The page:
Sound — 8
Goo is Sonic Youth's seventh full-length studio album. Following in the footsteps of it's predecessors EVOL, Sister, and Daydream Nation, merging Sonic Youth's signature noise with accessible pop structures. On Goo, the band continues to indulge in completely zoned-out noisy instrumentals, though the album as a whole is less self-indulgent and dreamy than releases like Sister. Sonic Youth make an audible move towards a heavier grunge sound, characterised by the a much more stripped-down approach than was featured on their earlier releases. Goo does retain experimental aspects though, with Sonic Youth meticulously burying their songs under dissonant harmonies and avoiding simpler structures that generally defined grunge bands like Nirvana and Mudhoney. Though the sound developed on Goo is interesting and experimental, it does lack the full, otherworldsly feel that had previously defined Sonic Youth.
Lyrics — 10
The lyrics on Goo are typical of Sonic Youth: edgy, honest, vaguely political, and with a surprising penchant for poetry. Songs generally alternate between Kim Gordon's signature stream-of-consciousness mumbling and Thurston Moore's thin, punk-inspired singing. "Mote" stands as an exception, featuring Lee Ranaldo's ominous drawl and including obscure lyrics that recall the band's early tendency towards the dark and the dreamy.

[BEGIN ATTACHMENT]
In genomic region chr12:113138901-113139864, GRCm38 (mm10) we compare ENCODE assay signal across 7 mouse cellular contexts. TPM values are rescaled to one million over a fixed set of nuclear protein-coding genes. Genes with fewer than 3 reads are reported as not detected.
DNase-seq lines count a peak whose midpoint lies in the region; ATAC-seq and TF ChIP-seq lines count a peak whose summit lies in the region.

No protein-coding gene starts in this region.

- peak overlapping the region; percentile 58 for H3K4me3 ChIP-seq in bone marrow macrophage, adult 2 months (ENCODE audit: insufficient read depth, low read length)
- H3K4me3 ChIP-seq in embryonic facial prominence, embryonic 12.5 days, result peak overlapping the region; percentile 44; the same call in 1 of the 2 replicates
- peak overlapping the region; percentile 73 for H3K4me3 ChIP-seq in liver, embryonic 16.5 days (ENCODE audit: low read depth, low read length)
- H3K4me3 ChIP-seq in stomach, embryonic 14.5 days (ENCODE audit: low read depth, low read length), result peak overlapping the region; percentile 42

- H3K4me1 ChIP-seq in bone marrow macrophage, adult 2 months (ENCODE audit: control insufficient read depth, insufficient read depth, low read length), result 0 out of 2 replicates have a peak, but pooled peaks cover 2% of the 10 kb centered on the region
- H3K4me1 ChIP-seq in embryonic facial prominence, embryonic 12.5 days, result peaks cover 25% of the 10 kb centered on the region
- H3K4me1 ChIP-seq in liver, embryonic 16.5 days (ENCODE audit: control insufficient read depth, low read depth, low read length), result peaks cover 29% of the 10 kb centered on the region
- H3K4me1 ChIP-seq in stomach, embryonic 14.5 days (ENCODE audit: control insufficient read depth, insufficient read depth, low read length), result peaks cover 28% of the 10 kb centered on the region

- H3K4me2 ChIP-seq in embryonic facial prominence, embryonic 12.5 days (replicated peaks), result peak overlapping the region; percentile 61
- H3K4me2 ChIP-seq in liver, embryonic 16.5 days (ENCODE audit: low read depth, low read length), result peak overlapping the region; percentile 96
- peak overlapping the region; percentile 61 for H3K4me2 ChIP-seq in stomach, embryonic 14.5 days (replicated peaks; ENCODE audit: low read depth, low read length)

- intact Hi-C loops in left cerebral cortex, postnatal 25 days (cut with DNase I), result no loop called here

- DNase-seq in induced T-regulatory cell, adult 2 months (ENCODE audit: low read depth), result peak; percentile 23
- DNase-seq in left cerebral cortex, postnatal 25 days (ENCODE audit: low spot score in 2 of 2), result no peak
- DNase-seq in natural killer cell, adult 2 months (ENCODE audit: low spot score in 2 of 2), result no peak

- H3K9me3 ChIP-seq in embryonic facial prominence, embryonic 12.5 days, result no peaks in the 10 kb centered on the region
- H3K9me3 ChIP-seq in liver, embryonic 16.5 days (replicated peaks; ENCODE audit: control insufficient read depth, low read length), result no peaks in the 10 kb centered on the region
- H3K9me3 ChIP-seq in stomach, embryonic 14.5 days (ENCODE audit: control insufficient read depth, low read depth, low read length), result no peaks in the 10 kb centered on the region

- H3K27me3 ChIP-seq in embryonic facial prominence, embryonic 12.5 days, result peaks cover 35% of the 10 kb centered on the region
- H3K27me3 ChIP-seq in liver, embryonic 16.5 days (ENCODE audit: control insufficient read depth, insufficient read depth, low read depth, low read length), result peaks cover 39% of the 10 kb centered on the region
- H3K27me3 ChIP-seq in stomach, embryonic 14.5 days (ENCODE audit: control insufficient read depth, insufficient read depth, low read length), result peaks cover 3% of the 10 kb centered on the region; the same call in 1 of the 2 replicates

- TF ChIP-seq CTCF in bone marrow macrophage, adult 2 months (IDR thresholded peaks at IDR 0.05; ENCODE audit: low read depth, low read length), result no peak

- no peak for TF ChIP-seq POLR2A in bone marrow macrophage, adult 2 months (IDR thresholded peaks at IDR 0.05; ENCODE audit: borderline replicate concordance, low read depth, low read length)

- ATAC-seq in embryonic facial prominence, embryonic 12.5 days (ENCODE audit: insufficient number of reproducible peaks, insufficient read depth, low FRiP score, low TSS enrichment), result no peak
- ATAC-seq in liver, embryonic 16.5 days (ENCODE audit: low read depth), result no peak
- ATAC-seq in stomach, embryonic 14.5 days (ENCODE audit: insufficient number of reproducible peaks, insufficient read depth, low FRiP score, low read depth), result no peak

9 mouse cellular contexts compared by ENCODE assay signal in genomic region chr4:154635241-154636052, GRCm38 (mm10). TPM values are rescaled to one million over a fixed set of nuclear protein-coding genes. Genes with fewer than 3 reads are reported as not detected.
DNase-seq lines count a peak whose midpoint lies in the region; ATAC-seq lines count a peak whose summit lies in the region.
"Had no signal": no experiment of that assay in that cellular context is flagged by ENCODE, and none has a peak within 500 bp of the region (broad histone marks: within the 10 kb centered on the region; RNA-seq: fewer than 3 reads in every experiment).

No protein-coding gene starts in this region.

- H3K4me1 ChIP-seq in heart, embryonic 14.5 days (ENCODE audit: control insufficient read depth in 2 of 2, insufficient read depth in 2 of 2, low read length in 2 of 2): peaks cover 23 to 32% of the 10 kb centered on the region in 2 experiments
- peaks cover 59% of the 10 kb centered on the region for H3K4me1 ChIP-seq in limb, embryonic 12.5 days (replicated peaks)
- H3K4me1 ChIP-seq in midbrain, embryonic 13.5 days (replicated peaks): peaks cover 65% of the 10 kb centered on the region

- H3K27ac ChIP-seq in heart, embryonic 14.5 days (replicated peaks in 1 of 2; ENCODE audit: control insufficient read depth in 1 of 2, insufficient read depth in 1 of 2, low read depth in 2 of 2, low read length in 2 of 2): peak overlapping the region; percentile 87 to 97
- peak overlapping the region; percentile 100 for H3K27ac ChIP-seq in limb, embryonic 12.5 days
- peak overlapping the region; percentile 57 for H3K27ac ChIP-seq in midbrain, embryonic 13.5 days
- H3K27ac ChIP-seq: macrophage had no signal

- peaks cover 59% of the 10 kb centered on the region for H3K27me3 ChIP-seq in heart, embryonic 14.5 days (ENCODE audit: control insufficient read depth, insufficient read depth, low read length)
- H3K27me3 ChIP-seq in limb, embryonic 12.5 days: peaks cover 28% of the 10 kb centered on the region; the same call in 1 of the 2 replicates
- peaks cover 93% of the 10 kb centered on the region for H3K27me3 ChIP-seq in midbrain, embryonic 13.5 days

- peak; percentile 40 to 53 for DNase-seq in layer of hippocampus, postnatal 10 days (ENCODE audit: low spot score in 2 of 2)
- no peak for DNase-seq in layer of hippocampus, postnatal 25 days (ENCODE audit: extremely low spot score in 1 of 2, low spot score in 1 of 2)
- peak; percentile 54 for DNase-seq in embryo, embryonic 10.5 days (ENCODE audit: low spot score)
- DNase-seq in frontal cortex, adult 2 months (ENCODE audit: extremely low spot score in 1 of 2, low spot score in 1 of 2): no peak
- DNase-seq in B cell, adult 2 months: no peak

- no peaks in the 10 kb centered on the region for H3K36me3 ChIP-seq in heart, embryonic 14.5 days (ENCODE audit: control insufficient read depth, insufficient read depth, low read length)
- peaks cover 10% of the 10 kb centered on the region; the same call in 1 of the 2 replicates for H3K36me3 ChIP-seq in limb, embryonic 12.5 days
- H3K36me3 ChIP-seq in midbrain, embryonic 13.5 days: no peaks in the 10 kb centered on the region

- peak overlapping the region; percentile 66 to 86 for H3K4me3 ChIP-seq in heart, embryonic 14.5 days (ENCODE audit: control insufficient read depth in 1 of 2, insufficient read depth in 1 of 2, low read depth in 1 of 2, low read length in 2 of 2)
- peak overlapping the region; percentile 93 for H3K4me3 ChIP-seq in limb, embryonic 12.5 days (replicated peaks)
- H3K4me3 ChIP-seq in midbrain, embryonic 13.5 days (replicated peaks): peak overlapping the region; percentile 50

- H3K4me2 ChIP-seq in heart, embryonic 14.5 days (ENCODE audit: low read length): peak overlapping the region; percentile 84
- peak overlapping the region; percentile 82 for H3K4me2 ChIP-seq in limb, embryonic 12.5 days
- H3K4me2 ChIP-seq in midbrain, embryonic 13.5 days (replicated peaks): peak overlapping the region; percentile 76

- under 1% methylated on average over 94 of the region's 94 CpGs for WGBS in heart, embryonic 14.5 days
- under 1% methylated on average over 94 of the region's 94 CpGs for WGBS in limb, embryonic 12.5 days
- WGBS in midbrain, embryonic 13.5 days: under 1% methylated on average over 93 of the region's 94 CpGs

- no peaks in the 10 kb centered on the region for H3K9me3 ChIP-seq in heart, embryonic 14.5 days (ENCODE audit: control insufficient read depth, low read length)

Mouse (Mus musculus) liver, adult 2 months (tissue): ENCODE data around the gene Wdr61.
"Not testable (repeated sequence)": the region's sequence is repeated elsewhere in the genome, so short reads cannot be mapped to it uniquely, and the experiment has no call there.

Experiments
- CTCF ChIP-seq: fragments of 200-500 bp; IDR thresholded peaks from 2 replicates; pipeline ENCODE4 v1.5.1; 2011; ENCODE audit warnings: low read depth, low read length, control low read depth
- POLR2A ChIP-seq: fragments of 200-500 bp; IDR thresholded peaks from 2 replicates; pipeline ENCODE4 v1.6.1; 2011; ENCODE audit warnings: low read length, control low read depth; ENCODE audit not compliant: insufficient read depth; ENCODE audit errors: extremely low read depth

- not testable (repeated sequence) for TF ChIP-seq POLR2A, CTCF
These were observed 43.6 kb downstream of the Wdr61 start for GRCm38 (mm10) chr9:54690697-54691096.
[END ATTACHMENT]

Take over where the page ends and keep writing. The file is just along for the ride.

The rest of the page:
Overall Impression — 10
Goo opens with the anthemic hard-rock of "Dirty Boots", which features Sonic Youth at their most rock 'n' roll, with a chorus that recalls the arena-rock anthems of the 80's. "Kool Thing" is probably the song with which Sonic Youth is most commonly associated, though it is by no means the catchiest or most intricate song on the album. The true highlight of the album is "Tunic (Song for Karen)", a track about Karen Carpenter, the deceased drummer of 60's pop band The Carpenters. "Tunic" stands out as one of the most touching songs ever to have been written by Sonic Youth. Another highlight of the album is "Mote", easily the gloomiest song on Goo, with Lee Ranaldo's pained drawl floating over a dissonant mess of ominous textures. This is a solid album which, though embracing pop structures, is not limited by them. Though Goo doesn't quite reach the status of Sonic Youth's most accomplished work, it is a solid album that demonstrates the band's ability for expansion and revision.